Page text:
06 June 2006

Databases for Laypeople: Part 3 in a series

Why Relational?
(Table of Contents--Part 2)

In order to organize data in a way that it can be arranged freely by the computer user, programmers developed the relational DBMS (RDBMS). In an RDBMS, the data is organized into tables based on the type of information the data represents. For example, suppose you have a company that arranges events like weddings, corporate picnics, or fundraisers. Your company will have a set of customers, some employees, some suppliers, and some contractors. In a non-relational database, you need to have a table, rather like an Excel spreadsheet, with a row for each record (or example of whatever is on the list) and a column for each field (e.g., name, phone number). In addition to all the contacts, you will have want to have a table for events. The events, of course, will have one or more customers who paid for it, plus one or more contractors (caterers, florists, et al.). You might have another table that says which employee is working what event, and some tracking of payments to suppliers for what event.


If you want to look up the names of contractors for an event--say, Rosa Luxembourg's wedding--then you want to have a table that includes the names of events, plus three or four fields for possible contractors who might serve at the event. If you want to call those vendors and tell them Rosa is getting married a week later than initially planned, you have to open another table for the vendors--unles, naturally, your master event list is so immense it can include all the vendor's phone numbers as well. Supposing you need to include a cell phone number and an office number for each vendor--which seems likely---it's possible a change in the area code would leave you franctically updating many different tables. The master event table would have a stupendous number of fields , causing it to require a long time to open or search, and the information might be wrong.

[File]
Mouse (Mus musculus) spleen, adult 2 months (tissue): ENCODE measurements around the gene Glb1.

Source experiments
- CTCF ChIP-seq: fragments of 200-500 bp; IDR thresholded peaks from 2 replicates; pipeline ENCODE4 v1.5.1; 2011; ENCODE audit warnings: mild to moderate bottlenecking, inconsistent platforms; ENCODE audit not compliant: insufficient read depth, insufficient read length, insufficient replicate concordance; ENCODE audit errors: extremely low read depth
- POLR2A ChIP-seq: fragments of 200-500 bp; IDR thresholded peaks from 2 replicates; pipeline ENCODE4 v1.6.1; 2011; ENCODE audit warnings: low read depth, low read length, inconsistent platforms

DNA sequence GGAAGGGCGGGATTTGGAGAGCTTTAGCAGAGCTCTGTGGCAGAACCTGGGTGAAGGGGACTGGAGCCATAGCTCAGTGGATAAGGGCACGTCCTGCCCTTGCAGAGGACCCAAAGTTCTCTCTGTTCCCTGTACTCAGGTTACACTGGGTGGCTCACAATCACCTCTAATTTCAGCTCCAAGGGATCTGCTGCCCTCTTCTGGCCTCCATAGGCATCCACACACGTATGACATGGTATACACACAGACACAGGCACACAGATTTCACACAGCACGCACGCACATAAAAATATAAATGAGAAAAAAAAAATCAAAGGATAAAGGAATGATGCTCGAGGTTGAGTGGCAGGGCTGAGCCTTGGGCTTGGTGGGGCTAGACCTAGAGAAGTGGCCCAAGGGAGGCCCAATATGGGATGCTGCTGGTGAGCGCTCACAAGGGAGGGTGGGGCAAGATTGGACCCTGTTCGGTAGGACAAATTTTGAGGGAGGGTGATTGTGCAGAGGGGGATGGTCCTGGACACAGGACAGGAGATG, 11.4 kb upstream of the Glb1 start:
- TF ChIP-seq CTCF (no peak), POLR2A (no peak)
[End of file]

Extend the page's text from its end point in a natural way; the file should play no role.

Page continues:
Here, a hypothetical listing of vendors for our hypothetical firm.


For that reason, you would want a DBMS that simply pulls up the data you request, and displays it all conveniently. That's what an RDBMS does.

But how does an RDBMS work?

At the core of the RDBMS is the concept of hypertext. Hypertext is the technology of organizing text through links, like the World Wide Web (WWW). If you start off researching the concept of a Riemann surface in Wikipedia, for example, you will find an entry like this:
In mathematics, particularly in complex analysis, a Riemann surface, named after Bernhard Riemann, is a one-dimensional complex manifold. Riemann surfaces can be thought of as "deformed versions" of the complex plane: locally near every point they look like patches of the complex plane, but the global topology can be quite different. For example, they can look like a sphere or a torus or a couple of sheets glued together.

The main point of Riemann surfaces is that holomorphic functions may be defined between them. Riemann surfaces are nowadays considered the natural setting for studying the global behavior of these functions, especially multi-valued functions such as the square root or the logarithm.

Every Riemann surface is a two-dimensional real analytic manifold (i.e., a surface), but it contains more structure (specifically a complex structure) which is needed for the unambiguous definition of holomorphic functions. A two-dimensional real manifold can be turned into a Riemann surface (usually in several inequivalent ways) if and only if it is orientable. So the sphere and torus admit complex structures, but the Möbius strip, Klein bottle and projective plane do not.


Each bit of blue underlined text links, obviously, to another article in Wikipedia. The relational database works the same way. Rather than actually have all of the data, such as detailed information about each vendor, event, employee, supplier, and customer appear on some colossal event table, many of the fields for each event are linked to a corresponding record on another table. The vendor field will be linked to a record in the vendor table; the customer field will be linked to a record in the customer table.

Likewise, just our example of the Wikipedia entry on Riemann surfaces linked to complex manifold, the entry for which links back to Riemann surface. In our database example, this would include the link from the event record to customer; say, the event is a convention of textbook publishers, so the customers include several publishers. Each publisher, in turn, needs to be linked to the events it has participated in. In my next entry I'll discuss the way relational databases handle this.

(Part 4)

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